Thanks to the ongoing training offered by the Cognita Schools Group during this lockdown, the entire TEMS team has had the opportunity to continue their training thanks to a series of webinars that have allowed them to acquire new knowledge in different learning areas.
These webinars counted with the participation of different staff members from Cognita Spain schools. In the case of TEMS, our Deputy Head, Jon Coward, held the webiñar “Collaboration in the digital age” in which he highlighted the importance of remaining connected and keep working on everything that has allowed us to work together during the isolation.
Jon stated that “we must encourage international mindedness within our students connecting through different projects across the world”.
The impact COVID-19 has had on education, and especially online education, is undeniable. In a matter of days, we witnessed (and experienced first hand) the biggest distance learning experiment in history. Teachers around the world digitised their content and changed their whole class dynamics in just a few days, something that takes months of full-time work in a normal setting.
From Cognita Spain, we wanted to offer our teachers across all schools the support they needed in such uncertain times so, in the days before lockdown, I started a series of online training sessions that would help teachers lay the foundation for their distance learning lessons. I was personally in awe of our teachers’ adaptability, resilience, and grit. What would have taken months to accomplish, took only days.
Over my years as an educator and trainer, I have witnessed firsthand the power of community and this is something that has permeated every action of the digital strategy I have designed for Cognita Spain. We hold in-person network meetings with our digital leaders from every school, but also regular online digital energizers to build community, share best practices, and keep up to date with the latest innovations. The need for a space like this was more evident than ever to our socially-distancing teachers.
The webinars were born out of this need to maintain the strong community we had built, but also take advantage of the collective wisdom we have as a group of schools. One of the benefits of this type of organisation is that we have a strong centralised support system and also a powerful network of teachers who are strong leaders in different fields. The webinars (and their Spanish counterpart, the webiñars) provided a much needed space for reflection and collaboration, an ongoing conversation on the challenges of education in this lockdown period and beyond. The encounters were so productive that they sparked new projects. For example, right after the “Collaboration in the Digital Age” webinar, an inter-school Science project was born, something that would not have been possible had we not created the space for debate and connections.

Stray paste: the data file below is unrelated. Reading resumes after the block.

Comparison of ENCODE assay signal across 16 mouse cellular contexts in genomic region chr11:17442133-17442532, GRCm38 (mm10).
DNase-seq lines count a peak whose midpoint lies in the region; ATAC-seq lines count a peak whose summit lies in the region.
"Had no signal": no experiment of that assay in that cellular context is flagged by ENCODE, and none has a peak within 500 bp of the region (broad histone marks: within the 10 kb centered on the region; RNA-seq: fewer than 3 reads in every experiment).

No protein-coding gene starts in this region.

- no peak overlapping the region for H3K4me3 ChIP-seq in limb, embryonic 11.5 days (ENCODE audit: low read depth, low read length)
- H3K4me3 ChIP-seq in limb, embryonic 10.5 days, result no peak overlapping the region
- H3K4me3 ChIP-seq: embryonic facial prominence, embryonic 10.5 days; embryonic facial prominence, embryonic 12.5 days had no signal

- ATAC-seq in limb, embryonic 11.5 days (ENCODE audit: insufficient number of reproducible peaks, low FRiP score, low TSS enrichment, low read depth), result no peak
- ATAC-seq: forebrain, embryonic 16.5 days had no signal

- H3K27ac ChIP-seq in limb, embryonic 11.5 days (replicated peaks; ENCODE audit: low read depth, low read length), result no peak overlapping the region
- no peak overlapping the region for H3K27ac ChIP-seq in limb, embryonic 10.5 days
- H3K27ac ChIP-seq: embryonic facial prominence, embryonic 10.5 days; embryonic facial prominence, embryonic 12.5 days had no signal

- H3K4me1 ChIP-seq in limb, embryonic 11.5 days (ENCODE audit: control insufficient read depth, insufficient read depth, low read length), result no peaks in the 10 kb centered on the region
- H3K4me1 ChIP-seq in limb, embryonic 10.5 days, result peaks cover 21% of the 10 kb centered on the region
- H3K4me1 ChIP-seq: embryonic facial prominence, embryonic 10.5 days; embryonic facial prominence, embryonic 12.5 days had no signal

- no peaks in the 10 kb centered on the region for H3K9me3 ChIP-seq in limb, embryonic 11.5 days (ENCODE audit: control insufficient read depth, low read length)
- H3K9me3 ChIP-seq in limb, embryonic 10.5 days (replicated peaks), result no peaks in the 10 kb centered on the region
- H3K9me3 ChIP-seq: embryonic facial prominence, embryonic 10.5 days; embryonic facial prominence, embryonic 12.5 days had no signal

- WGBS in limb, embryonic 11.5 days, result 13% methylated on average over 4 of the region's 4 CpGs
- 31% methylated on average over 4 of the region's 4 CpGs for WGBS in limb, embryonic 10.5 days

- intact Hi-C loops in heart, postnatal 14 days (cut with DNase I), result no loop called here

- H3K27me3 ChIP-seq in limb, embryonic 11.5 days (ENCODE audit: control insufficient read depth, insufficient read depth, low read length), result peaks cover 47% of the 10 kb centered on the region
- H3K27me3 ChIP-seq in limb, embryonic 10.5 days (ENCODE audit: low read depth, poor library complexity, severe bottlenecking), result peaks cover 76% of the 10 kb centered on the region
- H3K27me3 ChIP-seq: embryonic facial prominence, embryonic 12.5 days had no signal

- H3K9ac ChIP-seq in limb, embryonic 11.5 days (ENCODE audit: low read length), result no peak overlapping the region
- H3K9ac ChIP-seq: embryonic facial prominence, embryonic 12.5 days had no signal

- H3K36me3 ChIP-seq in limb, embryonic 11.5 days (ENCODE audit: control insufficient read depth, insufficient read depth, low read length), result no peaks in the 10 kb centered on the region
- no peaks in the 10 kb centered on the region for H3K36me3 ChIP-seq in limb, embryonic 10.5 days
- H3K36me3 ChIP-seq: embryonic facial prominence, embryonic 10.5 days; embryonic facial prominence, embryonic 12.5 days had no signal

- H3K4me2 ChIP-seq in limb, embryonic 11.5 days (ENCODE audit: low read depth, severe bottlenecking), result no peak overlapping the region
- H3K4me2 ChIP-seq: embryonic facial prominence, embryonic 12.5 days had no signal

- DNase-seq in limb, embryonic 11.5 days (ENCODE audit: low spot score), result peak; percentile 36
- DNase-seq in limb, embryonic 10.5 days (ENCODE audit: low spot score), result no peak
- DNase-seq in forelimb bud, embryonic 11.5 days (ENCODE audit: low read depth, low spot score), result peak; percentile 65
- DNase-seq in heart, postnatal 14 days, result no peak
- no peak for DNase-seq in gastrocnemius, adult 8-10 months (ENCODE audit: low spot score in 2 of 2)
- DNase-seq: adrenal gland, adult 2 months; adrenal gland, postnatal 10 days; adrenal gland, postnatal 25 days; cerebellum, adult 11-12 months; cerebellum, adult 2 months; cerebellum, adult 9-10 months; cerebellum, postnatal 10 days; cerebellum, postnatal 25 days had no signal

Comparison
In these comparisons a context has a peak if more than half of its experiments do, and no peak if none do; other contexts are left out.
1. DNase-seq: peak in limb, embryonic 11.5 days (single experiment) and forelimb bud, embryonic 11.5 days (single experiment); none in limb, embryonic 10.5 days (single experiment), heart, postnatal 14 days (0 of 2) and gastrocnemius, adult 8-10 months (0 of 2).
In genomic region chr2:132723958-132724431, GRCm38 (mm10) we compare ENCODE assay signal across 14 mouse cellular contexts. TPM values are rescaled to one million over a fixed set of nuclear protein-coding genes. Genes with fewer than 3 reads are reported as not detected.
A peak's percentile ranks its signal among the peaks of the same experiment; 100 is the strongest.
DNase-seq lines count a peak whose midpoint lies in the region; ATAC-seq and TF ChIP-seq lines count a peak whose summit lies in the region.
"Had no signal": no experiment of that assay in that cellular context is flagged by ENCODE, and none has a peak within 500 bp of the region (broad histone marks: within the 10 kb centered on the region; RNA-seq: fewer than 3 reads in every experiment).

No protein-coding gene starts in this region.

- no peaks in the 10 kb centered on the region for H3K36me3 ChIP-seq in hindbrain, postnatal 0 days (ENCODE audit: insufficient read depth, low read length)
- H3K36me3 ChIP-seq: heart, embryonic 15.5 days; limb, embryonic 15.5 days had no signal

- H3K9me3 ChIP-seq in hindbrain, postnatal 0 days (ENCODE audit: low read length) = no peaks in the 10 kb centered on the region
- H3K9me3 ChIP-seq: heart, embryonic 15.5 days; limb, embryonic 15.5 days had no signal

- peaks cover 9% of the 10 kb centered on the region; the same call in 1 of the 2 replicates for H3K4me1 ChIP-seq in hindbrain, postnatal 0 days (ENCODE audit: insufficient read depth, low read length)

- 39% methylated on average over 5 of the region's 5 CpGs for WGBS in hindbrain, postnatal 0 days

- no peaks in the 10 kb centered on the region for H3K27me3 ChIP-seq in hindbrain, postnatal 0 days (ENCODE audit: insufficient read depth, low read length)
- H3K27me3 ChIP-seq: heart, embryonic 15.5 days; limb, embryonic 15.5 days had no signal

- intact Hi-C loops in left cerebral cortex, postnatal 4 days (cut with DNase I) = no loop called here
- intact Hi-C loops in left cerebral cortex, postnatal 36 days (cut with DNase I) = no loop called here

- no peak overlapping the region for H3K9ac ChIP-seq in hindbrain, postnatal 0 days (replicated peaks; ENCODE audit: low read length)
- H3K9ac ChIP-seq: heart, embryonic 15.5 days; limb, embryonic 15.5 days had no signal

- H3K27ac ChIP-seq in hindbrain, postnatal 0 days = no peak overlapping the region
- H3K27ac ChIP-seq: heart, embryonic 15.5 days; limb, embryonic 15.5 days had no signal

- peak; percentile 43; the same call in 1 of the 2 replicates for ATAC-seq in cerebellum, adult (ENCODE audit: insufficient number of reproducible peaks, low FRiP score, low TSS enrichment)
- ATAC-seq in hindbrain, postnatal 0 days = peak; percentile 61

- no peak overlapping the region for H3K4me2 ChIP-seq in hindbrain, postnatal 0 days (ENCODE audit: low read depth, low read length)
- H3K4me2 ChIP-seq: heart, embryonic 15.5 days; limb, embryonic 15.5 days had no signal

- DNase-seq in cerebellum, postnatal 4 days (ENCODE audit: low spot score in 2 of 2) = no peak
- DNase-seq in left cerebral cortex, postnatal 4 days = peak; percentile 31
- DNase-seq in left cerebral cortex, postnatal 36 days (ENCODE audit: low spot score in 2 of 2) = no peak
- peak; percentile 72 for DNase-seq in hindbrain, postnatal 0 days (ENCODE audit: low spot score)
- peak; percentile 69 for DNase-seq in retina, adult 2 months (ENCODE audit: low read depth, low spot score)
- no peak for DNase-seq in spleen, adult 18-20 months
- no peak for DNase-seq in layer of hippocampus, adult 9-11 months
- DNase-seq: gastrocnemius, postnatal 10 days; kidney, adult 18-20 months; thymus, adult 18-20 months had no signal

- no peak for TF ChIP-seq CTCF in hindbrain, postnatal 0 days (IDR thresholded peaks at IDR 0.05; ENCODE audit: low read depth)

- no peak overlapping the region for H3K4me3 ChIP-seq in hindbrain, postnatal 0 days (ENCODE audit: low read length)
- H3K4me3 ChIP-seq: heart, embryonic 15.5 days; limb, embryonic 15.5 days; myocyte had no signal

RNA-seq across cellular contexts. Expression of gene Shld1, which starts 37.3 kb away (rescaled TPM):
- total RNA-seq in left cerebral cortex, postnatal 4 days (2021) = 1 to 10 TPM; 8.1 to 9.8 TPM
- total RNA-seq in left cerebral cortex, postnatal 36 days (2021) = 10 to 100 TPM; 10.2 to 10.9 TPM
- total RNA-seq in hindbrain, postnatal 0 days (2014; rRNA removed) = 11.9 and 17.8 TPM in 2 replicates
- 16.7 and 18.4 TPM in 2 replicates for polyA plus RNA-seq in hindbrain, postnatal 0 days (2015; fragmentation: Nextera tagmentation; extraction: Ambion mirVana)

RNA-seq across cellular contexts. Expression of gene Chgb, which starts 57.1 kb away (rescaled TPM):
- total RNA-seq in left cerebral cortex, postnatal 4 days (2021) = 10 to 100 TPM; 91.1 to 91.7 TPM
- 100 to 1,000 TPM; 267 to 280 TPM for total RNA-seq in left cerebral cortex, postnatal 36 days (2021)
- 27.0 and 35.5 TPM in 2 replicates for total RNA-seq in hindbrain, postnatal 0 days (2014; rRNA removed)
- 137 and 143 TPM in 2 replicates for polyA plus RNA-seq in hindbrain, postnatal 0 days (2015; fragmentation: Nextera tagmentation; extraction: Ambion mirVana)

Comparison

Our webinar/webiñar website has received over a hundred visits since its launch in mid-May and the recordings of the sessions have been viewed dozens of times by those unable to attend the live meetings, which shows our staff’s need for continuous professional development.
Facilitating these sessions has been one the highlights of this period for me. I have learnt from my peers and also seen many of our teachers step up to the challenge, share their learnings during this time, and grow as professionals. If there is something that COVID-19 has taught us (and reminded us) is that technology in the hands of teachers can be truly transformational.